China has offered to support the Afghan government in reconciling with the Taliban. But while Beijing brings major diplomatic and economic weight to the table, the prospects of success are slim, as Andrew Small tells DW.
Beijing has said it is ready to support Kabul in facilitating reconciliation discussions with militant Islamic groups, including the Taliban. Chinese Foreign Minister Wang Yi said in Islamabad on February 12 that "broad-based and inclusive national reconciliation" was vital to sustained stability in the South Asian country. The statements come just weeks afte members of the Taliban visited Beijing, and a visit to China last October by Afghan President Ashraf Ghani.
Chinese officials claim that their country is the only state other than Pakistan which has been able to maintain contact with Taliban leadership. Analysts agree that Beijing holds an important position when it comes to brokering reconciliation talks as China is a country trusted by both the Pakistani and Afghan governments, and is also accepted by the Afghan Taliban as mediator.
In a DW interview, Andrew Small, a fellow with the Asia program of German Marshall Fund of the United States, says Beijing's top priority is to ensure that Islamic extremists do not target China and do not back Uighur militants. However, he adds that the prospects of China's success are slim and that Beijing is now far more exposed to political risks.
Small: 'Beijing has become increasingly worried about the implications of the West's drawdown in Afghanistan'
DW: Why is China offering support with reconciliation negotiations just now?
Andrew Small: In the past few years, Beijing has become increasingly worried about the implications of the West's drawdown in Afghanistan. It fears that a deteriorating situation there could have destabilizing implications for Xinjiang, China's restive northwestern province, and for the wider region, impacting on China's ambitions for a "Silk Road economic belt" and risking a proxy war between India and Pakistan.
In the 1990s, Afghanistan was a safe haven for Uighur militants, and Beijing is concerned that the situation will repeat itself. It sees the only solution to this is a political settlement between different factions in Afghanistan.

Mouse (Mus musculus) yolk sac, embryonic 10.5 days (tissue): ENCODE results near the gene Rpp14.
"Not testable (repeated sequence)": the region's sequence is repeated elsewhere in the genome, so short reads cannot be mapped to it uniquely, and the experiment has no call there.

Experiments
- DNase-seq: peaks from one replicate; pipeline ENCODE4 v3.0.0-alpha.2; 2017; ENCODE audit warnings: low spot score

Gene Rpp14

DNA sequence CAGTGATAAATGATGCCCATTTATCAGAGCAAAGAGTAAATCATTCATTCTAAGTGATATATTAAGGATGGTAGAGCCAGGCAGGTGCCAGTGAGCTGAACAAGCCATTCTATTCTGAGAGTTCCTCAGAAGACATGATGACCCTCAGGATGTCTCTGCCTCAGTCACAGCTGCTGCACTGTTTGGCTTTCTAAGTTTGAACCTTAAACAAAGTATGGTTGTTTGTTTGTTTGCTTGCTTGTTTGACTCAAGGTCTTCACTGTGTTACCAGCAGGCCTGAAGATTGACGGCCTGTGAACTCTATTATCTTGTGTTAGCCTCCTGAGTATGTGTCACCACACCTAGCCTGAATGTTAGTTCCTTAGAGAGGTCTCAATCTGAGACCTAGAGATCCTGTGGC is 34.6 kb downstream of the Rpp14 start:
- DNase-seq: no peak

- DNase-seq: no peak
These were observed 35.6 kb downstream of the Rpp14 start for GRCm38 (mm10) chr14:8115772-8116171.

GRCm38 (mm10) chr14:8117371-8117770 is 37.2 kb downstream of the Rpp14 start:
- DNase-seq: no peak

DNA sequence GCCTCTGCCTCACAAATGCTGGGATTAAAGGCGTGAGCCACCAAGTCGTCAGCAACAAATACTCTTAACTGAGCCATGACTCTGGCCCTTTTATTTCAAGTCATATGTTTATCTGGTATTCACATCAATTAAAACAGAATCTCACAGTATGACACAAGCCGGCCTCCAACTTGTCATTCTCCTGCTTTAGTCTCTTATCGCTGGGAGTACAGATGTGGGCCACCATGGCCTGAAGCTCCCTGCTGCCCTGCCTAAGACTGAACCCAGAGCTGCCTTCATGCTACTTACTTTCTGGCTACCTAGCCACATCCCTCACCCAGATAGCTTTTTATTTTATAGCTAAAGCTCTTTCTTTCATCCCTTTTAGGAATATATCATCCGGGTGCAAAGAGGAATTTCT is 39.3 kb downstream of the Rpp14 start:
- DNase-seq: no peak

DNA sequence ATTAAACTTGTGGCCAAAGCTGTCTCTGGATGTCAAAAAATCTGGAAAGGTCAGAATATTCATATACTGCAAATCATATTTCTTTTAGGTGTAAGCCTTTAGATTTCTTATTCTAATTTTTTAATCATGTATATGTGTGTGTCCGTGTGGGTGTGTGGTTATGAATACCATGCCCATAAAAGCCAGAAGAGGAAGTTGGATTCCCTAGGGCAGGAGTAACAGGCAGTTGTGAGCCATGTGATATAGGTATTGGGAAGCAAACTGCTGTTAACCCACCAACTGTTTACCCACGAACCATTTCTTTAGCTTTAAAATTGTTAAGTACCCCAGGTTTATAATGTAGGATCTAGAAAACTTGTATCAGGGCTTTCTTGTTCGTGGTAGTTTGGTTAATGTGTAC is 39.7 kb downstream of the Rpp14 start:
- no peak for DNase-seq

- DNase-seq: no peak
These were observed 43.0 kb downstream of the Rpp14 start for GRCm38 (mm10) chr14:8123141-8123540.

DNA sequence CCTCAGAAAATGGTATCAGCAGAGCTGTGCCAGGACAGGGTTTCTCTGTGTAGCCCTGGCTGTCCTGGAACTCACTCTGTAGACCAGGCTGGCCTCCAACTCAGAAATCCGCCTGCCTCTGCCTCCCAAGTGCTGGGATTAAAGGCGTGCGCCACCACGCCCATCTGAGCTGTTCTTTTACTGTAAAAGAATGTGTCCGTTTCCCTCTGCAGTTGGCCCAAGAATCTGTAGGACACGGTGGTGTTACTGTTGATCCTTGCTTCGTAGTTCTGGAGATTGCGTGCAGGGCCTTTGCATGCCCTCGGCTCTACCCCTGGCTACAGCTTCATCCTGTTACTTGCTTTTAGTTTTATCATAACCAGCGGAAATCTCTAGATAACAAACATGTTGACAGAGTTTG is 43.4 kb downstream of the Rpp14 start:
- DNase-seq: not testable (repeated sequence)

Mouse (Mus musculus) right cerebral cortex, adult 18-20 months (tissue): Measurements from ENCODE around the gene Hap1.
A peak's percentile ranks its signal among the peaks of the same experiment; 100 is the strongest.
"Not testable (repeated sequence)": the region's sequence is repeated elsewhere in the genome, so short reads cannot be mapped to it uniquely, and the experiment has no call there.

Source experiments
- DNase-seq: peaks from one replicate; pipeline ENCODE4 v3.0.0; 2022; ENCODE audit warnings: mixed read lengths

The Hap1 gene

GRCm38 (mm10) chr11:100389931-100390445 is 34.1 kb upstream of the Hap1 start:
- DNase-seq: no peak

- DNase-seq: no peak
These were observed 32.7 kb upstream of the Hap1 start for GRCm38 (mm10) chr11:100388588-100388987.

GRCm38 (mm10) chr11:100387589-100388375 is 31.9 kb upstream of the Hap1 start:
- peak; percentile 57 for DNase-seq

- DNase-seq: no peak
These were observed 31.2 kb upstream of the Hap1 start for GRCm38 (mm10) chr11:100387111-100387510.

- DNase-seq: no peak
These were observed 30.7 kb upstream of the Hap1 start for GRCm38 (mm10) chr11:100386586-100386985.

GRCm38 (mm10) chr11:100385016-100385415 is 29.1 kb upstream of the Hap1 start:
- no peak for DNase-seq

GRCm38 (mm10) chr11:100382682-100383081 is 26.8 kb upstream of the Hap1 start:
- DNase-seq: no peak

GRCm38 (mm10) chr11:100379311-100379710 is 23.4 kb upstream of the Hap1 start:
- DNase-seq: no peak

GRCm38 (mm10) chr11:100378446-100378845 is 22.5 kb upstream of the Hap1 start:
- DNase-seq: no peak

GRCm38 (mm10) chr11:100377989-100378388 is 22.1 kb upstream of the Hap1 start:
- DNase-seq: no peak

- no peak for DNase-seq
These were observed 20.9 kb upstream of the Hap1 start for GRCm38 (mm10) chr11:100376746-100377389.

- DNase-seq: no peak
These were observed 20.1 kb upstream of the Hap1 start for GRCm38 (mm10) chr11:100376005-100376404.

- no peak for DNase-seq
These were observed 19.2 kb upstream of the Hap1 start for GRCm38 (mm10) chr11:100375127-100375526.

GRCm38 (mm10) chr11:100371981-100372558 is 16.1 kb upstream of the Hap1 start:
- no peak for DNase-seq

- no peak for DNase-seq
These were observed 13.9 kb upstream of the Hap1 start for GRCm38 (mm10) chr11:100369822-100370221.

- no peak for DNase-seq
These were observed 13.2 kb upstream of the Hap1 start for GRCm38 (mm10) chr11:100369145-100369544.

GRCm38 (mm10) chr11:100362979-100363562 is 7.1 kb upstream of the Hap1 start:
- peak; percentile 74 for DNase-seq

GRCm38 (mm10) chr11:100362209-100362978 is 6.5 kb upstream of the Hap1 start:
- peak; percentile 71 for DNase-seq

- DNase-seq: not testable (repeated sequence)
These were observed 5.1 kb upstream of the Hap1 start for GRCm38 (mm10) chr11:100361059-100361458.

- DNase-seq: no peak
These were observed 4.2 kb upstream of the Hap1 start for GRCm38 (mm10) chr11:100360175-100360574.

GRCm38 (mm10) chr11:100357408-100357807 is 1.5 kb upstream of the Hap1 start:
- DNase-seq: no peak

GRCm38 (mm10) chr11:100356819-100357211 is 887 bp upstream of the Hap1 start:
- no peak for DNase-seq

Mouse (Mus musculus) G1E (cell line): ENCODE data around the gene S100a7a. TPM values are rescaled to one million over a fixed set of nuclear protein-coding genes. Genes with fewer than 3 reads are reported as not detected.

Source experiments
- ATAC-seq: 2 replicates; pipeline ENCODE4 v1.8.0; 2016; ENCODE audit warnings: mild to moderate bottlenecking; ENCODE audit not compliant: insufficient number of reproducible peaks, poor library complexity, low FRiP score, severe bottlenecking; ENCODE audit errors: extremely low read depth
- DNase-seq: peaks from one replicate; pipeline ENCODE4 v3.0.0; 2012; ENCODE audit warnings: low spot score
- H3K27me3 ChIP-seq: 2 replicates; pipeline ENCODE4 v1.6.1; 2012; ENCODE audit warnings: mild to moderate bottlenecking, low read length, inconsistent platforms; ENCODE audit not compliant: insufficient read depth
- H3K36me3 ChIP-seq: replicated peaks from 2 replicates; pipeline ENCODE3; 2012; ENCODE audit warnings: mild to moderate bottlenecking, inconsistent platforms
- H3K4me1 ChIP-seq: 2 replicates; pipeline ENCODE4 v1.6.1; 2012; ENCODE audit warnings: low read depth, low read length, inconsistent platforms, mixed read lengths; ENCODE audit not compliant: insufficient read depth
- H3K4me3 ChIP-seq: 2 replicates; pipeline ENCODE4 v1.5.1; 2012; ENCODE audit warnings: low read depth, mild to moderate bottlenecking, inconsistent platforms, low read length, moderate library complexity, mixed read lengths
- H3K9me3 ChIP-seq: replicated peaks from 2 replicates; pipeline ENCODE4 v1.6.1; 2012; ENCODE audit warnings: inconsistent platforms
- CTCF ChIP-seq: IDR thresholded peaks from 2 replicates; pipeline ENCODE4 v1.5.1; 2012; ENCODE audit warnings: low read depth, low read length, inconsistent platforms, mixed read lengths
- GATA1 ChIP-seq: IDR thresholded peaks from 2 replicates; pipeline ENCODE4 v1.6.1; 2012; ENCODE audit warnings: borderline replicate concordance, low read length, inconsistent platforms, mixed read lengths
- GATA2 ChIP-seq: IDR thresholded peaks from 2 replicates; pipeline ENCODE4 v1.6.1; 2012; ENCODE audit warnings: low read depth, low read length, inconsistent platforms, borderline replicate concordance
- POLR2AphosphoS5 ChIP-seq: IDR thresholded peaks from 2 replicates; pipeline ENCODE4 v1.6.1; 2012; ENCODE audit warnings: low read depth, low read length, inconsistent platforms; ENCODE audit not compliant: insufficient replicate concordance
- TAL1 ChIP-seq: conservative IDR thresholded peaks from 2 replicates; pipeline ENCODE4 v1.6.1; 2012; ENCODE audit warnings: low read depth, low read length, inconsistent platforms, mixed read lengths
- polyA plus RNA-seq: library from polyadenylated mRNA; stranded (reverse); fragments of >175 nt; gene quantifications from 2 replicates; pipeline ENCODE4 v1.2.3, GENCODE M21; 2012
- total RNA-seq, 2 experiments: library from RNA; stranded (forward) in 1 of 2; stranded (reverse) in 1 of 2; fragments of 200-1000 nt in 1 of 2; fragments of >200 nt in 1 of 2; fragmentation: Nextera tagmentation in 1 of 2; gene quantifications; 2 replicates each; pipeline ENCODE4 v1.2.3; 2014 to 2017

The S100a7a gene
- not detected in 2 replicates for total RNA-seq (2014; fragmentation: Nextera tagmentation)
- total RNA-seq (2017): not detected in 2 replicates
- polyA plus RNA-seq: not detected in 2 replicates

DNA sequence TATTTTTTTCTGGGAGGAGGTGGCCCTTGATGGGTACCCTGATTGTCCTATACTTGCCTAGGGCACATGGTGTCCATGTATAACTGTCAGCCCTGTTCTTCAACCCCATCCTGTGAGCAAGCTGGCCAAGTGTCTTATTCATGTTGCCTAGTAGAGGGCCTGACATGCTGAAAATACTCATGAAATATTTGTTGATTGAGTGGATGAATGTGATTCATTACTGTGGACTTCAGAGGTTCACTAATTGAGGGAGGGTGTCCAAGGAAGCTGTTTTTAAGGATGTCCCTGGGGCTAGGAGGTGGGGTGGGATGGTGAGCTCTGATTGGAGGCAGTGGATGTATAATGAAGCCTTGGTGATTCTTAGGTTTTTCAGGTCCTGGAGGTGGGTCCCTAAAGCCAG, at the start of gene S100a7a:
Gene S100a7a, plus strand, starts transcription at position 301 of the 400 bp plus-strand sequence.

Given the failure of previous reconciliation efforts and Beijing's unique relationship with some of the key external parties to the conflict, especially Pakistan, it has felt obliged to take on a larger political role in helping to forge a solution.
How has Kabul reacted to this "offer of support?"
Kabul is positively disposed towards the offer. China first formally proposed this at the "Heart of Asia" ministerial conference in Beijing last year, and had been sounding various parties out informally for some time before that. From the Afghan government's perspective, Chinese involvement offers the best prospect of ensuring that Pakistan doesn't play a spoiler role in any reconciliation process.
Kabul hopes that Islamabad will be more cautious about undermining the talks if its closest friend and sponsor is their leading broker, as opposed to a purely Afghan process or a US-backed initiative.
Some in the Afghan government remain skeptical about reconciliation talks with the Taliban in general but drawing China into a greater political and economic role in Afghanistan is a principal objective for Ghani's new government.
What can China bring to the negotiation table to facilitate the reconciliation process?
China has several assets. It is the only external power to have a good working relationship with all internal and external parties to the conflict – the Afghan government, the Taliban, former Northern Alliance forces, Pakistan, Iran, Saudi Arabia, Russia, Central Asian states, and the West - making it a rare neutral broker.
The partial exception to that is India, but China has been working closely with New Delhi to reassure it that the two sides share concerns in Afghanistan. It also claims to be the only country to have maintained continuous ties with the Taliban leadership since 9/11 other than Pakistan itself, giving it an unusual level of political familiarity with the insurgents. And Beijing can bring its substantial diplomatic and economic weight to bear to support the process.
The potential for China to make serious economic commitments in specific parts of the country means that it can effectively offer a peace dividend to the different parties. If need be, it can also exert pressure on countries that have been historically unsupportive of a reconciliation process. Still, this is not a region where China has taken on this sort of political role in the past, so it will proceed cautiously – it is well outside its comfort zone here.